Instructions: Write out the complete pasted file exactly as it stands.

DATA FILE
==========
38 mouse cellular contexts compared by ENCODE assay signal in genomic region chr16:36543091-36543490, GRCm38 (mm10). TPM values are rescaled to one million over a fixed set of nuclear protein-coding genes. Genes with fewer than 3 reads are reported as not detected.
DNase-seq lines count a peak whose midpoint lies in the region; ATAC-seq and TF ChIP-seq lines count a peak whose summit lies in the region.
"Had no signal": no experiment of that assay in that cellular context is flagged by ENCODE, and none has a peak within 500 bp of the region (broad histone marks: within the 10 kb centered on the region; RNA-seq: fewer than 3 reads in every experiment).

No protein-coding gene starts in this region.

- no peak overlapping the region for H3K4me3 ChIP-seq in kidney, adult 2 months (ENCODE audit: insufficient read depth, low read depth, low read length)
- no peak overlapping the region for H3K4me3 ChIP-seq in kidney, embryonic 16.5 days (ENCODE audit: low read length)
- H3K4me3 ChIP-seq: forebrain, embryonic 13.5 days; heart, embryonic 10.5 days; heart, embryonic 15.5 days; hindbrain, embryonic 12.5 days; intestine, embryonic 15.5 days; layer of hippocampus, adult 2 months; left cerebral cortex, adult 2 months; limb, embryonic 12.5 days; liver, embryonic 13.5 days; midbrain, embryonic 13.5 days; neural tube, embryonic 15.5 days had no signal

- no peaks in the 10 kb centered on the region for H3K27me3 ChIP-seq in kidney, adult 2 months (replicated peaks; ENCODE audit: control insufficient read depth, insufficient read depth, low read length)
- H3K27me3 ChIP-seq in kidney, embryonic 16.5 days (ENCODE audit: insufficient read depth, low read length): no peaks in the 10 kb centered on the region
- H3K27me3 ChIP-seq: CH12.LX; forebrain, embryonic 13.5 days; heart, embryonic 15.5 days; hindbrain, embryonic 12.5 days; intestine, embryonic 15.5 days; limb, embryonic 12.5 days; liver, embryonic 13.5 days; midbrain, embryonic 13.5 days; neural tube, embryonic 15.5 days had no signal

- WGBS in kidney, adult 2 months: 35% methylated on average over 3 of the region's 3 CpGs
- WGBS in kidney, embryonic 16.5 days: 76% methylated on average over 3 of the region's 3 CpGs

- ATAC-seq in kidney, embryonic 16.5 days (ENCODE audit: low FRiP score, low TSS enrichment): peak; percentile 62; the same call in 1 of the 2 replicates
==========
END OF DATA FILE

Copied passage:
38 mouse cellular contexts compared by ENCODE assay signal in genomic region chr16:36543091-36543490, GRCm38 (mm10). TPM values are rescaled to one million over a fixed set of nuclear protein-coding genes. Genes with fewer than 3 reads are reported as not detected.
DNase-seq lines count a peak whose midpoint lies in the region; ATAC-seq and TF ChIP-seq lines count a peak whose summit lies in the region.
"Had no signal": no experiment of that assay in that cellular context is flagged by ENCODE, and none has a peak within 500 bp of the region (broad histone marks: within the 10 kb centered on the region; RNA-seq: fewer than 3 reads in every experiment).

No protein-coding gene starts in this region.

- no peak overlapping the region for H3K4me3 ChIP-seq in kidney, adult 2 months (ENCODE audit: insufficient read depth, low read depth, low read length)
- no peak overlapping the region for H3K4me3 ChIP-seq in kidney, embryonic 16.5 days (ENCODE audit: low read length)
- H3K4me3 ChIP-seq: forebrain, embryonic 13.5 days; heart, embryonic 10.5 days; heart, embryonic 15.5 days; hindbrain, embryonic 12.5 days; intestine, embryonic 15.5 days; layer of hippocampus, adult 2 months; left cerebral cortex, adult 2 months; limb, embryonic 12.5 days; liver, embryonic 13.5 days; midbrain, embryonic 13.5 days; neural tube, embryonic 15.5 days had no signal

- no peaks in the 10 kb centered on the region for H3K27me3 ChIP-seq in kidney, adult 2 months (replicated peaks; ENCODE audit: control insufficient read depth, insufficient read depth, low read length)
- H3K27me3 ChIP-seq in kidney, embryonic 16.5 days (ENCODE audit: insufficient read depth, low read length): no peaks in the 10 kb centered on the region
- H3K27me3 ChIP-seq: CH12.LX; forebrain, embryonic 13.5 days; heart, embryonic 15.5 days; hindbrain, embryonic 12.5 days; intestine, embryonic 15.5 days; limb, embryonic 12.5 days; liver, embryonic 13.5 days; midbrain, embryonic 13.5 days; neural tube, embryonic 15.5 days had no signal

- WGBS in kidney, adult 2 months: 35% methylated on average over 3 of the region's 3 CpGs
- WGBS in kidney, embryonic 16.5 days: 76% methylated on average over 3 of the region's 3 CpGs

- ATAC-seq in kidney, embryonic 16.5 days (ENCODE audit: low FRiP score, low TSS enrichment): peak; percentile 62; the same call in 1 of the 2 replicates